In many medical procedures, a hole is pierced through tissue of a subject. This hole may have numerous functions that include providing a way for those treating the subject to perform further work on the subject. For example, in minimally-invasive transapical procedures, a hole is pierced in the apex of the heart and tools are inserted into the subject's heart via the hole. In transatrial procedures, a hole is pierced in the subject's atrium, in order to facilitate the insertion of tools therethrough. In aortic catheterization procedures, a hole is pierced through the subject's aorta, in order to facilitate the insertion of tools (e.g., a cannula) through the aorta. For example, cannulation techniques (such as left-ventricular bypass cannulation) are performed by piercing a hole in the aorta and passing a cannula through the hole. In transfemoral procedures, a hole is pierced through the subject's femoral artery, in order to facilitate the insertion of tools therethrough. Thus, a hole or holes may be pierced in the subject for various reasons and in various locations in the subject's body, including but not limited to the subject's heart. In addition, a hole may exist as a wound, tear, or may occur without being pierced by someone treating a subject. In many cases, purse-string sutures are used to close holes after the completion of the aforementioned procedures and treatments.

BRIEF SUMMARY

In accordance with some embodiments, a hole in a subject is at least partially closed using a hole-closure device. The hole to be closed can occur in various areas, regions, tissues, or parts of a subject. For some embodiments, the hole-closure device is used to close a hole in the apex of the subject's heart subsequent to a transapical procedure having been performed on the subject's heart via the apical hole. Alternatively or additionally, the hole-closure device is used to close a hole in the subject's atrium, aorta, femoral artery, and/or a different portion of the subject's body. The hole-closure device may be delivered to the hole (e.g., the apical hole) or the hole location (which may be near the hole's location or can be the area of an intended hole not yet created), while the hole-closure device is constrained by being disposed on a delivery device and by a sheath that is disposed around the hole-closure device.

The hole-closure device may define a tissue-attachment portion and a force-providing portion disposed proximate the tissue-attachment portion. The hole-closure device may further define additional portions or elements beyond a tissue-attachment portion and a force-providing portion. The hole-closure device may be used on a delivery device. This delivery device may provide a way to secure the hole-closure device in a constrained position for delivery of the hole-closure device to the hole or hole location.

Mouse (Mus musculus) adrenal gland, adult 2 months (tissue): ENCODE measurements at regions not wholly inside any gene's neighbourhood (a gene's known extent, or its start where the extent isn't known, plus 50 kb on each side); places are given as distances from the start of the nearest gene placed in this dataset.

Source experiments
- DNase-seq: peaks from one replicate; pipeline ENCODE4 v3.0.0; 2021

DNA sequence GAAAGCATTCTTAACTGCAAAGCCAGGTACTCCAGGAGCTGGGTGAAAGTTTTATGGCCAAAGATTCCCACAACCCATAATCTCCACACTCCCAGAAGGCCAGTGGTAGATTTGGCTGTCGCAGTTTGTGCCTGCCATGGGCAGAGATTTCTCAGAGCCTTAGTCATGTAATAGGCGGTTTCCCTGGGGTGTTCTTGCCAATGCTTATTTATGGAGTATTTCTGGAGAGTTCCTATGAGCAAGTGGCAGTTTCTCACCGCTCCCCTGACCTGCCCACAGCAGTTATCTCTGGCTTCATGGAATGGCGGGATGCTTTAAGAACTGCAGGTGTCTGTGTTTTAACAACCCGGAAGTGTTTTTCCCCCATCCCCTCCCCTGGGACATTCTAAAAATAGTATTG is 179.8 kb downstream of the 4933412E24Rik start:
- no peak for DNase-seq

The tissue attachment portion is attached to tissue that surrounds the hole or is proximate the hole location. The delivery device may be retracted with respect to the hole-closure device. In some embodiments when the delivery device is retracted with respect to the hole-closure device, a sheath is removed from around the hole-closure device. In some embodiments, the removal of a sheath causes the proximal end of the force-providing portion to pivot radially-outwardly, causing the tissue that surrounds the hole to move toward a central point of the hole, by constricting the tissue-attachment portion.

In some embodiments, the tissue-attachment portion can be configured, at least when the hole-closure device is constrained by the delivery device, to be shaped as a plurality of distally-facing pins disposed around a longitudinal axis of the hole-closure device. For some embodiments, the pins are configured to assume hook shapes, when the pins are advanced distally with respect to the delivery device. For some embodiments the pins are configured to assume other shapes that would permit attachment of the pins to the hole or hole location. The assumption of the hook shapes or other shapes by the pins facilitates attachment of the pins to the subject, specifically tissue that surrounds the hole. In some embodiments, the force-providing portion is shaped to define a circular cross-section (e.g., by having a generally cylindrical shape) when the delivery device, or in some embodiments the sheath, is disposed around the force-providing portion of the hole-closure device. In some embodiments, the force-providing portion is shaped to define a non-circular cross-section when the sheath is disposed around the force-providing portion of the hole-closure device.

There is therefore provided, in accordance with some embodiments, apparatus for closing a hole in a body of a subject, and for use with a delivery device and a sheath, the apparatus including:

a hole-closure device, the hole-closure device being configured to define a constrained configuration, when the hole-closure device is disposed on the delivery device and covered by the sheath, and an unconstrained configuration, when the delivery device has been retracted with respect to the hole-closure device and the hole-closure device is not covered by the sheath, the hole-closure device including: